As Yogi Berra, Hall of Fame baseball player and all-world deliverer of witticisms once said, “It’s like déjà vu all over again.” Consider a January 2011 headline at CNN.com: “Jobs are back! But the pay stinks.” Or from November 2011 in U.S. News and World Report: “Economy creating mostly low-paying jobs.” Or from August 2012 in the New York Times: “Majority of new jobs pay low wages, study finds.”
Why, a year ago, Business editor Gordon Oliver of The Columbian provided an extensive report under the headline, “Clark County wage woes.” You know, just in case local residents were feeling out of the “Yay jobs, boo wages!” frenzy that has been sweeping the nation.
So, really, it was no surprise to see another headline this week in the pages of The Columbian — “Report: Most new jobs are low-paying.” This accompanied a story saying that the national economy added 162,000 jobs in July, but a disproportionate number of those were part-time or low-paying — or both.
It’s like déjà vu all over again.
To quote from The Associated Press story: “Part-time work accounted for more than 65 percent of the positions employers added in July. Low-paying retailers, restaurants and bars supplied more than half July’s job gain.”
So at least some of us can afford to be well-fed and well-oiled, providing employment for those working in restaurants and bars. But as many people have discovered during The Great Recession, low-paying jobs do not offer a smooth road to economic recovery.
One reason cited for the preponderance of low-wage job growth is an effort by employers to sidestep the coming mandate — dictated by the Affordable Care Act — that companies provide health coverage for full-time workers. The Obama administration recently delayed the implementation of that mandate until 2015, yet employers still are struggling to determine how the new law will impact their businesses.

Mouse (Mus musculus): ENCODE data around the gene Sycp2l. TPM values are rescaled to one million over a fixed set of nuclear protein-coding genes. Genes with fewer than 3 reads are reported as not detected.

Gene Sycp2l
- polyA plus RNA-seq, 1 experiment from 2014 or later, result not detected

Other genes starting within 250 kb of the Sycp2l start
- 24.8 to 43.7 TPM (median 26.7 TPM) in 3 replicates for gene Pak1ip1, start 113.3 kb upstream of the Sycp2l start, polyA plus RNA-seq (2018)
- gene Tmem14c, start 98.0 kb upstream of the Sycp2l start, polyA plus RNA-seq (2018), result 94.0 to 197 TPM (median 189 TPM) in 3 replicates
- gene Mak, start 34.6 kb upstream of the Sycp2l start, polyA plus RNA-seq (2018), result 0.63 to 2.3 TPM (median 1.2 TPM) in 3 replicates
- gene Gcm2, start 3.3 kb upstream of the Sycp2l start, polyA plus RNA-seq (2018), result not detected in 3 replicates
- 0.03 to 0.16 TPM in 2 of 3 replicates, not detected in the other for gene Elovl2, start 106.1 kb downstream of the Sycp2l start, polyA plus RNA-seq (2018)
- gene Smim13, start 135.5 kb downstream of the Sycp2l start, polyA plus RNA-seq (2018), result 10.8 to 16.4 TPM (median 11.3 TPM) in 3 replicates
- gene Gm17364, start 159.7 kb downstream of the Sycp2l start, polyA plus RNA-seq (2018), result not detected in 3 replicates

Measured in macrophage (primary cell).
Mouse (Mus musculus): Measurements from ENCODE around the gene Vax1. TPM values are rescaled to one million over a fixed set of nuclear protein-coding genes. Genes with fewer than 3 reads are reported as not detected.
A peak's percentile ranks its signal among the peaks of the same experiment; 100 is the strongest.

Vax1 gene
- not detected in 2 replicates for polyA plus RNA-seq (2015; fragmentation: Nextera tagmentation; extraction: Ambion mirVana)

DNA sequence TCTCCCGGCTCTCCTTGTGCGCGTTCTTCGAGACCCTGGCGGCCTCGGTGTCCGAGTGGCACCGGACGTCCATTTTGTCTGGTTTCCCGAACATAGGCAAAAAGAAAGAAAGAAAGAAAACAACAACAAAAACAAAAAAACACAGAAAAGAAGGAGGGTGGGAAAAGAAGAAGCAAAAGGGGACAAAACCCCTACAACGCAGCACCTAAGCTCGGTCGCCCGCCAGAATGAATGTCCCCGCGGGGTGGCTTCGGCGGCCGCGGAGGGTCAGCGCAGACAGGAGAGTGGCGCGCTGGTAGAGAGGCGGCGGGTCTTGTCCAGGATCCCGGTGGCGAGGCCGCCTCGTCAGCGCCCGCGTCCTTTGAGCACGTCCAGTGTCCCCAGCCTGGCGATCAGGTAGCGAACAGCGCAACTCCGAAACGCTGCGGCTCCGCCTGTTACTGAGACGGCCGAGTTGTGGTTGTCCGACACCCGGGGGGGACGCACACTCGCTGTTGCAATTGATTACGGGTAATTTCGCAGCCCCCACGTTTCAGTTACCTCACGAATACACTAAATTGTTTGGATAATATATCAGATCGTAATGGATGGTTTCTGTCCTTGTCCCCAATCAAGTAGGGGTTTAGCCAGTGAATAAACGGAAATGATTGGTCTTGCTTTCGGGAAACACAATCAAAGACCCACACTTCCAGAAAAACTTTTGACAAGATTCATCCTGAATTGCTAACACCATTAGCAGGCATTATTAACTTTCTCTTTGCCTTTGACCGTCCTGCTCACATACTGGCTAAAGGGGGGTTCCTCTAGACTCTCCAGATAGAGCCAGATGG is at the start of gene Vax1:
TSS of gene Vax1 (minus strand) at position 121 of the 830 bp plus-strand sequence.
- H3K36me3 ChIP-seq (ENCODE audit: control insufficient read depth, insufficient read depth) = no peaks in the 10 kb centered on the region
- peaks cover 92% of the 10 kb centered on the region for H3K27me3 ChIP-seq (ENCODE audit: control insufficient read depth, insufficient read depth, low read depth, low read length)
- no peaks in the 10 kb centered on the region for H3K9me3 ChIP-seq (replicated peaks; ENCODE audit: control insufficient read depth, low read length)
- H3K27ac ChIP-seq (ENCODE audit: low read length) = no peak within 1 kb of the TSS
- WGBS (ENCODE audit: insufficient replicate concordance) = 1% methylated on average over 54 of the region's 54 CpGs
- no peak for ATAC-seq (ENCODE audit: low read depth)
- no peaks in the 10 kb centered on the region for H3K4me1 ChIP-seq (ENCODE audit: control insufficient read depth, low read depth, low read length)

But not all of the low-wage job growth can be attributed to changes in the health care law. As with anything having to do with economics and economic theory, the reasons for the current conditions are varied and complicated.
Sure, it’s fair to argue that having a low-wage job is better than having a no-wage job, yet as the nation continues to inch toward economic recovery, an increase in wages — and therefore purchasing power — for the middle class will be crucial to returning the United States to a position of economic strength.
In the end, faster economic growth, economists say, will be the cure to low-paying jobs. During a time of vast growth in the 1990s, many employers felt compelled to convert part-time positions into full-time jobs in order to attract and retain employees. As Diane Swonk, chief economist at Mesirow Financial, said in this week’s Associated Press story: “Faster growth should fix things. That’s the magic fairy dust.”
In the meantime, workers need something more tangible than magic dust. During the post-World War II years of the 1950s, the United States developed a sturdy middle class that allowed millions to pursue their version of the American Dream while developing the most powerful economy in the world. But as a study by Pew Research revealed, 32 percent of Americans last year identified themselves as being lower class, compared with 25 percent just four years earlier.
There is a new economic reality that Americans and their leaders are struggling to reverse. Or, as Yogi Berra, also said: “A nickel ain’t worth a dime anymore.”